Joseph Maskell circa 1969

First, the survivors learn of documentation of Maskell’s having abused a schoolboy named Charles Franz before the priest ever arrived at Archbishop Keough High School.

A 1967 complaint made by Franz’s mother to the archdiocese resulted in Maskell’s transfer from his job as associate pastor at Saint Clement Church to his post as a chaplain and guidance counselor at Archbishop Keough High.

The episode all but proved that the church had covered up the abuse committed by Maskell — allegations that would have helped substantiate Jean Wehner and Teresa Lancaster’s stories.

It also invalidated the church representatives’ argument that reporting sex crimes early is certain to prevent new ones from taking place.

At the end of the series, the producers show Jean Wehner’s cathartic reaction when she learns that archdiocese officials allegedly tried to buy Charles Franz’s silence (he declined) after she and Lancaster initiated legal action in the 1990s over Maskell’s abuse.

There’s more. And a nice post-documentary epilogue: C.T. Wilson managed to resurrect Bill 642. Once it finally came up for a vote, the Maryland House and Senate gave it a unanimous yes.

While the new rules still aren’t inclusive to all survivors, they give those sexually abused as minors the right to pursue damages — from individual offenders as well as organizations that allowed abuses to continue — up until 20 years after they reach majority age.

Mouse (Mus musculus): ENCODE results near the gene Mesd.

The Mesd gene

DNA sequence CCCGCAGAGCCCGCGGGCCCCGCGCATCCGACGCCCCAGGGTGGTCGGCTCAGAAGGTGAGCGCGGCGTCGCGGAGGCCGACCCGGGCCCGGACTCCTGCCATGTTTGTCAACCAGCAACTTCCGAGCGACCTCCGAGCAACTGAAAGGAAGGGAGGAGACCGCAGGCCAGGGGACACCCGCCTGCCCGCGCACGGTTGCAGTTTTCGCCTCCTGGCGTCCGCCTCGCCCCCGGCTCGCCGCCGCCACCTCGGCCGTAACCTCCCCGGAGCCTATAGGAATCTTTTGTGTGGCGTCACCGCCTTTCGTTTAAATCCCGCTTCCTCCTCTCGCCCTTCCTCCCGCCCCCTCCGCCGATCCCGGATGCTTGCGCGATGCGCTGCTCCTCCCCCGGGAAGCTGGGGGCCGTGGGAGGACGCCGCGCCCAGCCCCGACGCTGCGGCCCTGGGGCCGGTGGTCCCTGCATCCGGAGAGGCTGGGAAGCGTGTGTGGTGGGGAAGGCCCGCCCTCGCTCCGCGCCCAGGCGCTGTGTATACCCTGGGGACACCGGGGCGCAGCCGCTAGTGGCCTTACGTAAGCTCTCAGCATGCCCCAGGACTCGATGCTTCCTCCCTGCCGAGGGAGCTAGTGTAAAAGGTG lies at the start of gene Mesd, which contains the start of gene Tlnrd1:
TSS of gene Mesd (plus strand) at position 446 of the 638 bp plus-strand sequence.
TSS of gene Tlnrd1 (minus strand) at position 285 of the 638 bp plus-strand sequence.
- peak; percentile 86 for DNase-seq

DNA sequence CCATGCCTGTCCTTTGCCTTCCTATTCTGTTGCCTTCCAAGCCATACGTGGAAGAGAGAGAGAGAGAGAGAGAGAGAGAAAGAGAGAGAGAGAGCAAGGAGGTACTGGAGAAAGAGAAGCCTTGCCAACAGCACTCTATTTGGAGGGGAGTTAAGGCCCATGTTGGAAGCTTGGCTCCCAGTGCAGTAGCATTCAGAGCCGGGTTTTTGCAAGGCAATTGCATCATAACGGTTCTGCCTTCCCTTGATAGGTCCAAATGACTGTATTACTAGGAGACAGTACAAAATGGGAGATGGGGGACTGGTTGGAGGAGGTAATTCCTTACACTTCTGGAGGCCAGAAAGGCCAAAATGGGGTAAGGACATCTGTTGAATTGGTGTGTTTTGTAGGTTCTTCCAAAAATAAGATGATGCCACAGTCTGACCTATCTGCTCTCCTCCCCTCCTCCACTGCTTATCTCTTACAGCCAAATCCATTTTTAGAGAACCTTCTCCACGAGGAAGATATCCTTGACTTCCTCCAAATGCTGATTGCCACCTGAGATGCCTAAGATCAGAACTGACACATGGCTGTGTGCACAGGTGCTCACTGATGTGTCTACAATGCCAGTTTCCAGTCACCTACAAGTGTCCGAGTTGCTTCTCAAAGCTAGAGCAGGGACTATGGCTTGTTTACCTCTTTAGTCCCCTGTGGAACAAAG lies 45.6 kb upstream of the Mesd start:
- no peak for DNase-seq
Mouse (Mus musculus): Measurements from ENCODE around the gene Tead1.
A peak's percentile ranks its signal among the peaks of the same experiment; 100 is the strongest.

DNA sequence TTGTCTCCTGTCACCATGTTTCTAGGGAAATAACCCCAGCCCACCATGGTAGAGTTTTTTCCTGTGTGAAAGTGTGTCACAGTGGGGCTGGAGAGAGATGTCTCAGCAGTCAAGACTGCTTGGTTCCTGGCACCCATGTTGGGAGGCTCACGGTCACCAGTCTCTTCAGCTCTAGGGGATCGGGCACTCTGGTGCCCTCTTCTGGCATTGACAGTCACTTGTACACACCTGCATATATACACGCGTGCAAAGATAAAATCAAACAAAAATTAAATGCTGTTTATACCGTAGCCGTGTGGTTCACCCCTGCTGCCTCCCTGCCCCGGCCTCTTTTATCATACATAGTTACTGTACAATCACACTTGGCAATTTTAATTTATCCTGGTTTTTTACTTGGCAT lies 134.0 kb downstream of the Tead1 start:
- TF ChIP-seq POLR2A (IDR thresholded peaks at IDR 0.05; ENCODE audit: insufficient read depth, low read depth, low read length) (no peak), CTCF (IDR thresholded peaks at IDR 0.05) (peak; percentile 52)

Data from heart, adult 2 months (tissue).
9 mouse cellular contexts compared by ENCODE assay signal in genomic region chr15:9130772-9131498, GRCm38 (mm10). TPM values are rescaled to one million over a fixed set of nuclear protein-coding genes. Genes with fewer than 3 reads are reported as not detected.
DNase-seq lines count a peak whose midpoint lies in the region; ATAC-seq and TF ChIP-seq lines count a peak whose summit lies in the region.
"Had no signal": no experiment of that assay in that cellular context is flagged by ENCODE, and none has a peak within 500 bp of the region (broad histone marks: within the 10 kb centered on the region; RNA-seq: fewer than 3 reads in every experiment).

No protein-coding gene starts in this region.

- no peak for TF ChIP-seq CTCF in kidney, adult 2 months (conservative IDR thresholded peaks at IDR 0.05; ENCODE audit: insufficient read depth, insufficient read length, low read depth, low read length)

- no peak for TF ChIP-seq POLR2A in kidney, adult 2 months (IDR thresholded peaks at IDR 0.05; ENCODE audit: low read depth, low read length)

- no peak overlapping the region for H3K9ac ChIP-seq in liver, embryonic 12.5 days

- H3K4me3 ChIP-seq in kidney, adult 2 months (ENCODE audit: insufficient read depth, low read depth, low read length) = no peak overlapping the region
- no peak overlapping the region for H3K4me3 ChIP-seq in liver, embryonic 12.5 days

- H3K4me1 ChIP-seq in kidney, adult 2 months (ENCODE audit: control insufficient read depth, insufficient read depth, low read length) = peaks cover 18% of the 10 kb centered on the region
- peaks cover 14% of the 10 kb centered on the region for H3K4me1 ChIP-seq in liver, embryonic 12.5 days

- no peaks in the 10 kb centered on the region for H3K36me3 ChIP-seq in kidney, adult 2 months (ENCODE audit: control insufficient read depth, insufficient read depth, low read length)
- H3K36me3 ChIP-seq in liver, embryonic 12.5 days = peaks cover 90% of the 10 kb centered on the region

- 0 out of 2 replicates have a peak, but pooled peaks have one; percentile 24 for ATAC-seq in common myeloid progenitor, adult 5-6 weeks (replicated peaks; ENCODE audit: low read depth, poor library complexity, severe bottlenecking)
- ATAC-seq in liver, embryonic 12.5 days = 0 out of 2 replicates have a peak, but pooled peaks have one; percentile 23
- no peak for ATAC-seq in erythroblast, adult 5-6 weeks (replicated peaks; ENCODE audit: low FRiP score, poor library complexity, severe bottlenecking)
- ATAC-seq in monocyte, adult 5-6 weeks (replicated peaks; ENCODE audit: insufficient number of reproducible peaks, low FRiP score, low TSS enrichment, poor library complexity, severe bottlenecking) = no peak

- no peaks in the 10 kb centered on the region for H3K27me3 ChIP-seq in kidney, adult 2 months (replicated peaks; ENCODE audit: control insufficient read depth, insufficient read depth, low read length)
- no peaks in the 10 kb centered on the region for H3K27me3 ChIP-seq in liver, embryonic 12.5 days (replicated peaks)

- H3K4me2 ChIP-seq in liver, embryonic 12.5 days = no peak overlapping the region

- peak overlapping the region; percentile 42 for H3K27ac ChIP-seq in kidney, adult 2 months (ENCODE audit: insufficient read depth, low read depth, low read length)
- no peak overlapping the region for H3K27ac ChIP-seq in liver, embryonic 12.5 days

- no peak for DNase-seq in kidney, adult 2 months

The old law set the time span at seven years so, for example, a little girl abused when she was a minor would have only until age 25 to sue for damages. Now, the law gives her up until age 38.

(The maximum amount of damages recoverable from offending organizations appears to have remained the same, at $800,000.)

Maryland’s C.T. Wilson

It’s official. The new law also enables victims to sue up until three years after a defendant is “convicted of a crime relating to alleged incident or incidents.”

On April 4, 2017, the day that Governor Larry Hogan signed Bill 642, he also approved six other pieces of legislation, including one outlawing fracking in the state. Sounds like an all-around good date in Maryland history.

That’s all for this post. Until next week, cheers. RR